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Liberal leadership candidates promise to improve social, economic problems

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Manitoba Liberal candidates, from left, Bob Axworthy, Rana Bokhari and Dougald Lamont at the U of W today.

WAYNE GLOWACKI / WINNIPEG FREE PRESS Enlarge Image

Manitoba Liberal candidates, from left, Bob Axworthy, Rana Bokhari and Dougald Lamont at the U of W today. Photo Store

All three Manitoba Liberal leadership candidates squared off for the first time today at the University of Winnipeg, pledging to battle the province’s social and economic problems if given a chance to lead its third-place party.

Nominations for the Liberal leadership closed on Wednesday. Liberals vote on Oct. 26 on who will replace Jon Gerrard, who will stay on as the lone Liberal in the Manitoba legislature.

About 40 students, party members and observers attended the debate, which took place in a lecture hall. Gerrard and Winnipeg North MP Kevin Lamoureux were among those taking in the event.

Candidates were asked to state why they were seeking the leadership and what they thought was the single most important issue facing Manitobans, among other questions.

Political adviser and basketball coach Bob Axworthy, who filed his nomination papers just before deadline, said the province is simply not doing well under the NDP, and as Liberal leader he would work to change that.

Manitoba boasts the highest rate in diabetes among First Nations people, leads the nation in missing and murdered women and children, has the highest rate of sexually transmitted diseases and is first or second when it comes to child poverty, he said. Plus, Lake Winnipeg has been rated as the most endangered lake in the world.

"We will no longer lead Canada in the worst statistics of this country" if he becomes party leader and premier, Axworthy, 59, said.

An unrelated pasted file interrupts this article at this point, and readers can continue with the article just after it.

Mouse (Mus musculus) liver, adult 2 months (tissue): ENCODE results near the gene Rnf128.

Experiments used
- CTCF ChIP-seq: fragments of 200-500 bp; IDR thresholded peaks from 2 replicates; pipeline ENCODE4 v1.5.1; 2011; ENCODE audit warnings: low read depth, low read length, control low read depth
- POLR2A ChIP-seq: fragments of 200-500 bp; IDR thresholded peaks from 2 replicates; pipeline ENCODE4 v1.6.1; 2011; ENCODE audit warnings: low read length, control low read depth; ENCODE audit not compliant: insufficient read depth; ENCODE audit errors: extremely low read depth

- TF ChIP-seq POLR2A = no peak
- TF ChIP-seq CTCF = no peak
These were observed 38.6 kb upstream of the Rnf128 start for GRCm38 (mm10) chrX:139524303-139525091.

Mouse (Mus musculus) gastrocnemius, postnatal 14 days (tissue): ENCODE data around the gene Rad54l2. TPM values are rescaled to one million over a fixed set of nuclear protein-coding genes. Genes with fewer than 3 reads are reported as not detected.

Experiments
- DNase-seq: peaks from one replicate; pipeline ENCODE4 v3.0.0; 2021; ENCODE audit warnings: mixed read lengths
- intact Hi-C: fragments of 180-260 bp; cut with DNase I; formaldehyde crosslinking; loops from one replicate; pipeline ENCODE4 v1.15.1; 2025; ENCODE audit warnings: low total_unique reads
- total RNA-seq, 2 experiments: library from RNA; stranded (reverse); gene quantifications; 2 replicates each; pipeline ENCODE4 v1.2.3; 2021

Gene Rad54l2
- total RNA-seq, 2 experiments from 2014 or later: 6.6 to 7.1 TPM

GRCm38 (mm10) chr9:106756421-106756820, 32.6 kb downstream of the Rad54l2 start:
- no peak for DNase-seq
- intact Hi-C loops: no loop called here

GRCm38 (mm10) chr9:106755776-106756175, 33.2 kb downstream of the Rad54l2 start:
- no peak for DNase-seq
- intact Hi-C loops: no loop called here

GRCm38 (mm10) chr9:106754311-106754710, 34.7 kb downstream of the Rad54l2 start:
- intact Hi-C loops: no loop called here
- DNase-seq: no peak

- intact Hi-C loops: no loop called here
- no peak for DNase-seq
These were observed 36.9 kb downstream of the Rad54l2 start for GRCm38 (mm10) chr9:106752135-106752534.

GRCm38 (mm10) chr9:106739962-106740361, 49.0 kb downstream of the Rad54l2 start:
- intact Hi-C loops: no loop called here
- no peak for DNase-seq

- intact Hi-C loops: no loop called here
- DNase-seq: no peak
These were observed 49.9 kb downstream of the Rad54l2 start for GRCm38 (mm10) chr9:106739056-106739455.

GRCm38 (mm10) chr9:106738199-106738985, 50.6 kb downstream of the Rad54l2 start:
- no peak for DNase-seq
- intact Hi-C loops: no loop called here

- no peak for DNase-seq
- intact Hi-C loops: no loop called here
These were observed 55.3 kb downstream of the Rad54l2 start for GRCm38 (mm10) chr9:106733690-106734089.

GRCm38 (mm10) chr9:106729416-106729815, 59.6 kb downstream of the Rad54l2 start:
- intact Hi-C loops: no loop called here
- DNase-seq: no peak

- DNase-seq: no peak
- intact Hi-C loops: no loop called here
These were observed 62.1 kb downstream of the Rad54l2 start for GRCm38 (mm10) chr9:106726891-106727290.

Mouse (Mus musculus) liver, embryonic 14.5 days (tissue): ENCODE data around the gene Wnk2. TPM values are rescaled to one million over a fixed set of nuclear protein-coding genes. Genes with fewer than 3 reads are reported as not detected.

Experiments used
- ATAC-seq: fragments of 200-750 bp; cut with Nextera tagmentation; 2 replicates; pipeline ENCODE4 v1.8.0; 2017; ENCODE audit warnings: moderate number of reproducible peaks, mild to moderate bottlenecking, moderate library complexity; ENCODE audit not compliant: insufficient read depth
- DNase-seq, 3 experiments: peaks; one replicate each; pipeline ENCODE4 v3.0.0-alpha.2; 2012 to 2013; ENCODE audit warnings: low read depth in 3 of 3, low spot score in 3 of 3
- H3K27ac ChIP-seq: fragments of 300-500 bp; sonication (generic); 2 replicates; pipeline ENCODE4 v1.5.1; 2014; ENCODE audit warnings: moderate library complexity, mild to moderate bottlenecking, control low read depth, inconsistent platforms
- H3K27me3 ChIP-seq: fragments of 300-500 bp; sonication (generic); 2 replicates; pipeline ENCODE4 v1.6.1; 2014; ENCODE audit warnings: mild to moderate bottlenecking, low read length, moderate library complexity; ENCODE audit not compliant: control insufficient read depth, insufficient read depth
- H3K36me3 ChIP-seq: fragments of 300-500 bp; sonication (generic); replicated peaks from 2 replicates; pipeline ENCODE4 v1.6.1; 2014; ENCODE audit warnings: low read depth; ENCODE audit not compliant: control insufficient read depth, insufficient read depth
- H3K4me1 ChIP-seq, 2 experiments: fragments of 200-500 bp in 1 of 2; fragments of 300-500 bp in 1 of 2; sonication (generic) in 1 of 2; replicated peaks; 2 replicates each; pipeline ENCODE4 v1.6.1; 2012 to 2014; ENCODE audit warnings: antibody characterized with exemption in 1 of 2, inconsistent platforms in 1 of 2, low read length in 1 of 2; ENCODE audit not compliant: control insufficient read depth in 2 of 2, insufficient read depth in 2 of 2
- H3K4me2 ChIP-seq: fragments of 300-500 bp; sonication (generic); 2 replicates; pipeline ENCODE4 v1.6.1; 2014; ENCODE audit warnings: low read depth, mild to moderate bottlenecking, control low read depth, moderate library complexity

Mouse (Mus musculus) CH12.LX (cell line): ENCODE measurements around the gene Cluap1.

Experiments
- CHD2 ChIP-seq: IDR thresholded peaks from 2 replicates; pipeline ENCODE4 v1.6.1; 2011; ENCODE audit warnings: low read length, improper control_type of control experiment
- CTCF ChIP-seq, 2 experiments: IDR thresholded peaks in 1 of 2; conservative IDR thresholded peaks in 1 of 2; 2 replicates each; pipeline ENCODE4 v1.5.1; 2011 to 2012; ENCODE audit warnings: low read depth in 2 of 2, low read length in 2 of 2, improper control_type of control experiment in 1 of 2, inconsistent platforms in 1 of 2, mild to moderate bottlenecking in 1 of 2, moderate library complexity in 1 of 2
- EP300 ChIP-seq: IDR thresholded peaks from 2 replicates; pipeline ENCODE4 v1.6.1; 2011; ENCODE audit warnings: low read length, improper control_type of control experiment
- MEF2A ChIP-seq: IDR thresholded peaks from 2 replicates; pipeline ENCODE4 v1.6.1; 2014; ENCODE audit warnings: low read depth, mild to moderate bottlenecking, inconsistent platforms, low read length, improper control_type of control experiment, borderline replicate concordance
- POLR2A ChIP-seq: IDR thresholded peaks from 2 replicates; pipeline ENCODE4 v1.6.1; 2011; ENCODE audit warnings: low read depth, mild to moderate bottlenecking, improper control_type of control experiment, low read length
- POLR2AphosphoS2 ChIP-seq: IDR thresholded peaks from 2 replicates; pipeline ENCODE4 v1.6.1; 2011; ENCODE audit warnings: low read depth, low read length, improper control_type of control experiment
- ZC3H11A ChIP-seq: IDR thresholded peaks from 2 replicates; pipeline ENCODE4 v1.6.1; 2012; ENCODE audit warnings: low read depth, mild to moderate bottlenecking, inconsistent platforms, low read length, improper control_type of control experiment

Lawyer Rana Bokhari said the party needs to fight to make itself heard, and the government must reach out to young people and give them a reason for remaining in Manitoba.

Bokhari, 35, started university as a mature student and graduated from law school less than two years ago. Her university career left her with $80,000 in debt, something she said she’s struggling to pay off even as a lawyer.

"I just came out of where you guys are sitting today," she told the students in attendance. "Exactly where you are sitting I was there a year and a half ago. I feel and I know what you’re going through on a day to day basis."

Manitoba needs more high-paying jobs to retain its university grads, she said.

"We should be fighting towards holding our government accountable and asking them how do they plan on keeping us in this province," she said. "Of my class of 110, we’ve lost 46 people."

Job creation and economic opportunity was also a theme struck by communications consultant Dougald Lamont.

"I think the growing gap between the rich and the rest is the single most important economic issue of our time. And we have to do something progressive now," he said.

Youth unemployment and student debt are high, the 44-year-old noted.

Lamont said Tory Leader Brian Pallister was part of a provincial government that slashed grants to university students a few decades ago, increasing their debt. "One reason I’m running is that I don’t want that to happen to this generation," he said.

"For a generation, we’ve been kicking away the ladder of opportunity for young people. And it has got to stop."

larry.kusch@freepress.mb.ca

History

Updated on Thursday, September 26, 2013 at 8:19 PM CDT: Corrects typo.

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